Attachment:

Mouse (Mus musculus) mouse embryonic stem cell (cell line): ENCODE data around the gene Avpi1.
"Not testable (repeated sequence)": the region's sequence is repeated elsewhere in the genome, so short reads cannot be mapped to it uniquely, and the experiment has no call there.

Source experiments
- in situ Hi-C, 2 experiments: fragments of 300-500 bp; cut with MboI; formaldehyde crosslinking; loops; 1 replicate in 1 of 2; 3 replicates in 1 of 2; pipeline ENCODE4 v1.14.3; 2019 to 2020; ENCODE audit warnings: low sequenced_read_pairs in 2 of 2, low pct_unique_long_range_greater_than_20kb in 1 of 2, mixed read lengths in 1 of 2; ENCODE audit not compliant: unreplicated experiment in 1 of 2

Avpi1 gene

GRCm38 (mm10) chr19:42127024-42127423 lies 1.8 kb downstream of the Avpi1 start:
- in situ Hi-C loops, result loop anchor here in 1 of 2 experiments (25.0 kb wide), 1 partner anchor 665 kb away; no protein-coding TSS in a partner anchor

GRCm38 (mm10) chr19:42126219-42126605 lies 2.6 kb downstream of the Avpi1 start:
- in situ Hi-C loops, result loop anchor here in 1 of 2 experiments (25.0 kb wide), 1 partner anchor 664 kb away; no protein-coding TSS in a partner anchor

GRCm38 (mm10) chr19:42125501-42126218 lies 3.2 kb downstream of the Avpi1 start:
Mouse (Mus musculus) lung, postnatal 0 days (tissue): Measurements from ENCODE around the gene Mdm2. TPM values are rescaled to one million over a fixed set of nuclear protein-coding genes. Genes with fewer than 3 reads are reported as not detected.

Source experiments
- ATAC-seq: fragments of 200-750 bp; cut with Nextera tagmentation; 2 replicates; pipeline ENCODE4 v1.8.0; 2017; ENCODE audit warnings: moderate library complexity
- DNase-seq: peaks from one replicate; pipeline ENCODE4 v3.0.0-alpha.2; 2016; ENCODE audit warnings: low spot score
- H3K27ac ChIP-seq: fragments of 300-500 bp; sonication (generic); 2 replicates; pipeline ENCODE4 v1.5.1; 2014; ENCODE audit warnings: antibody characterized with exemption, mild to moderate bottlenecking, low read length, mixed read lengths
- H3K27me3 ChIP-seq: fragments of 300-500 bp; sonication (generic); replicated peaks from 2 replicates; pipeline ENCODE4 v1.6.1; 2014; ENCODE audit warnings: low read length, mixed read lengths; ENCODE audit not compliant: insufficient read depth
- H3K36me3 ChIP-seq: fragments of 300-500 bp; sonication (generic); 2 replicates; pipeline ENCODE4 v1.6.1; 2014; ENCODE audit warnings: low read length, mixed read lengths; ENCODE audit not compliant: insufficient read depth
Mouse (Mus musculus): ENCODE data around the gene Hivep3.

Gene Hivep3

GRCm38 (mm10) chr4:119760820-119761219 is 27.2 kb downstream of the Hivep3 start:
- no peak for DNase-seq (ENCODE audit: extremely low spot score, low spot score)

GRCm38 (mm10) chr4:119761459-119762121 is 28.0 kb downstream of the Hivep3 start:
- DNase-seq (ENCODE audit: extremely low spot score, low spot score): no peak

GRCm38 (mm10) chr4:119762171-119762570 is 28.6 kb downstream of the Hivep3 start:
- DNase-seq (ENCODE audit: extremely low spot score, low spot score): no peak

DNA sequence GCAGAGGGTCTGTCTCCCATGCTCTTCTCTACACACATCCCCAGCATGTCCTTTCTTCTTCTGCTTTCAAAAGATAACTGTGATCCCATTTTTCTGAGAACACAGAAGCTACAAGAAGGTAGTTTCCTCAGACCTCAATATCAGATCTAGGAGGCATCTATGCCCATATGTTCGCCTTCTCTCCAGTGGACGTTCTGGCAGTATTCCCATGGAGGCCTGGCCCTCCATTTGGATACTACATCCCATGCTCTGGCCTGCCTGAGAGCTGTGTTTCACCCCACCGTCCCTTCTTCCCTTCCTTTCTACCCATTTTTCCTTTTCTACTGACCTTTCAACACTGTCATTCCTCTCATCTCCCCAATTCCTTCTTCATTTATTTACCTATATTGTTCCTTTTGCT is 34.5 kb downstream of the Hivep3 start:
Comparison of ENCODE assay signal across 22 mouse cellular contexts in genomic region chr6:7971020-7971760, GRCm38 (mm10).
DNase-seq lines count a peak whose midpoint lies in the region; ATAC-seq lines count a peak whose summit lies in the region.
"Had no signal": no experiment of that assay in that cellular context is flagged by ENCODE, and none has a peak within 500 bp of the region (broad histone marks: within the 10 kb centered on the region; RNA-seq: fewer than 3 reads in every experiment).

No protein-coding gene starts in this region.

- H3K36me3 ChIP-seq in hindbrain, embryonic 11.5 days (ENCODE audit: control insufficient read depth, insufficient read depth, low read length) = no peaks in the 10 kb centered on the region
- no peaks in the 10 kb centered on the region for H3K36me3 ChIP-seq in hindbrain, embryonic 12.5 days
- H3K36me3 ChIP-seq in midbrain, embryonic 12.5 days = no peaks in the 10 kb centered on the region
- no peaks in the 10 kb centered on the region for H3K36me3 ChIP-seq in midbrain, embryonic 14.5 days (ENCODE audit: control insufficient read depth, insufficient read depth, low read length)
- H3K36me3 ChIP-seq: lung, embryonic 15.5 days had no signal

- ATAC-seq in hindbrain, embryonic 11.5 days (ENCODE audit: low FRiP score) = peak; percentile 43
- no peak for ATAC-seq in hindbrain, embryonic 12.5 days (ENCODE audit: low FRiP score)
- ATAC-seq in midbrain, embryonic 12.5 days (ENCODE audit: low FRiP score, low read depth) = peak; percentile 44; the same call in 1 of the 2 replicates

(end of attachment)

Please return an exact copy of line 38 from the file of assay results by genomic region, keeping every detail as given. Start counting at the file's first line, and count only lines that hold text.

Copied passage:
- ATAC-seq in midbrain, embryonic 12.5 days (ENCODE audit: low FRiP score, low read depth) = peak; percentile 44; the same call in 1 of the 2 replicates